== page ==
Golden Arches East: McDonald's in East Asia - Stanford University Press
Status: New - McDonald's restaurants are found in over 100 countries, serving tens of millions of people each day. What are the cultural implications of this...... more
Status: New - McDonald's restaurants are found in over 100 countries, serving tens of millions of people each day. What are the cultural implications of this phenomenal success? The widely read--and widely acclaimed--"Golden Arches East" argues that McDonald's has largely become divorced from its American roots and become a "local" institution for an entire generation of affluent consumers in Hong Kong, Beijing, Taipei, Seoul, and Tokyo. In the second edition, James L. Watson also covers recent attacks on the fast-food chain as a symbol of American imperialism, and the company's role in the obesity controversy currently raging in the U.S. food industry, bringing the story of East Asian franchises into the twenty-first century. Praise for the First Edition: ""Golden Arches East" is a fascinating study that explores issues of globalization by focusing on the role of McDonald's in five Asian economies and [concludes] that in many countries McDonald's has been absorbed by local communities and become assimilated, so that it is no longer thought of as a foreign restaurant and in some ways no longer functions as one." --Nicholas Kristof, "New York Times Book Review" "This is an important book because it shows accurately and with subtlety how transnational culture emerges. It must be read by anyone interested in globalization. It is concise enough to be used for courses in anthropology and Asian studies." --Joseph Bosco, "China Journal" "The strength of this book is that the contributors contextualize not just the food side of McDonald's, but the social and cultural activity on which this culture is embedded. These are culturally rich stories from the anthropology of everyday life." --Paul Noguchi, "Journal of Asian Studies" "Here is the rare academic study that belongs in every library."--"Library Journal"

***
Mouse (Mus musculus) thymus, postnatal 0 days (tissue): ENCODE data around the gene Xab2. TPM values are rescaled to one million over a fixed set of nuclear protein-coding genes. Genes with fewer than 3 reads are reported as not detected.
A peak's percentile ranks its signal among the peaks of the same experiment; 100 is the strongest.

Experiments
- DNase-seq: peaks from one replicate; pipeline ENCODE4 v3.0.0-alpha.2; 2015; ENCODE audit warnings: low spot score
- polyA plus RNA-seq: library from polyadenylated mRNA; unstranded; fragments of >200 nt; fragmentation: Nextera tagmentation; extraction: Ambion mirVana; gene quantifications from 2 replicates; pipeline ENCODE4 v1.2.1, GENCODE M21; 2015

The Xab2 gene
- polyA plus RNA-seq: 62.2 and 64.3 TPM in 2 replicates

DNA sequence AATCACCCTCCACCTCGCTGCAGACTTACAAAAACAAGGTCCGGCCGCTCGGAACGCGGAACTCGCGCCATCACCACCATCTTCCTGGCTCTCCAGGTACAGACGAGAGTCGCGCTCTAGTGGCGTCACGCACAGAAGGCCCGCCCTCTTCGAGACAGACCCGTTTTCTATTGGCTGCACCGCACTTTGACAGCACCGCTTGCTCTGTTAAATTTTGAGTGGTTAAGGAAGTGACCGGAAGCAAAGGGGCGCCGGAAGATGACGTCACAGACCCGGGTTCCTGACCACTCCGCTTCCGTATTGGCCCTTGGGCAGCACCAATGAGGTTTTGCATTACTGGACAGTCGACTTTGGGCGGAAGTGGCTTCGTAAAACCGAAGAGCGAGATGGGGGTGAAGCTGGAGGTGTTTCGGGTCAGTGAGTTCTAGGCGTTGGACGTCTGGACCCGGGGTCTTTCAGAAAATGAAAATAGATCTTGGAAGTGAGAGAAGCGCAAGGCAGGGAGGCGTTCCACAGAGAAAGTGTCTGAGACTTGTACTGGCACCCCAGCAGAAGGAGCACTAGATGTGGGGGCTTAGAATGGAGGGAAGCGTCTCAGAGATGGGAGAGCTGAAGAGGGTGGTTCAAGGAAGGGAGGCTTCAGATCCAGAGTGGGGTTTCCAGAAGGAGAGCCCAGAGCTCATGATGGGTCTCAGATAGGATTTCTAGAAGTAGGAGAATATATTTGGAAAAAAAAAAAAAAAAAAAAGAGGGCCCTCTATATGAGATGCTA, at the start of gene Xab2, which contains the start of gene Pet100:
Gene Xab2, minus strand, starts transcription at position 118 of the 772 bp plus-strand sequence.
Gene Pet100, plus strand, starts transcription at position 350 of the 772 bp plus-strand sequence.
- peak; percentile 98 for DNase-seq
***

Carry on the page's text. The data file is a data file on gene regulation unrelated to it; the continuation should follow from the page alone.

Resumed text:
Advantages: Cool place, good food, good shopping Disadvantages: Crowded, language barrier for some
Well, with all the hype about Korean pop these days (with Korea's top girl band Girls Generation winning beating other huge names and winning an award on the YouTube Music Awards 2013 wow), why not visit Seoul to see what all the hype is really about? Maybe you will get to see some of the stars along the streets or in some cafes, who knows? Other than that, another plus point to visit...
Advantages: Great food, great value for money, friendly service Disadvantages: No prices in the window display so have to go inside to check
...find time to try one of these places out. After much poking around, looking at menus in the windows and trying to peer inside, we settled upon a promising looking Korean restaurant, Restaurant Seoul.
The menu in the window looked promising, though we noted that most of the restaurants here didn't have prices on these menus, which I found a bit odd but which seemed to be...
...Korea is an interesting country and in many ways, she resembles cultures from both China and Japan. I am going to share with you the diary of my last trip to Seoul.
After checking into our hotel in the Gangnam area, we went out for dinner and explored the area.
The Gangnam and Apgujeong areas in Seoul are excellent places to start if you want to have firsthand experience...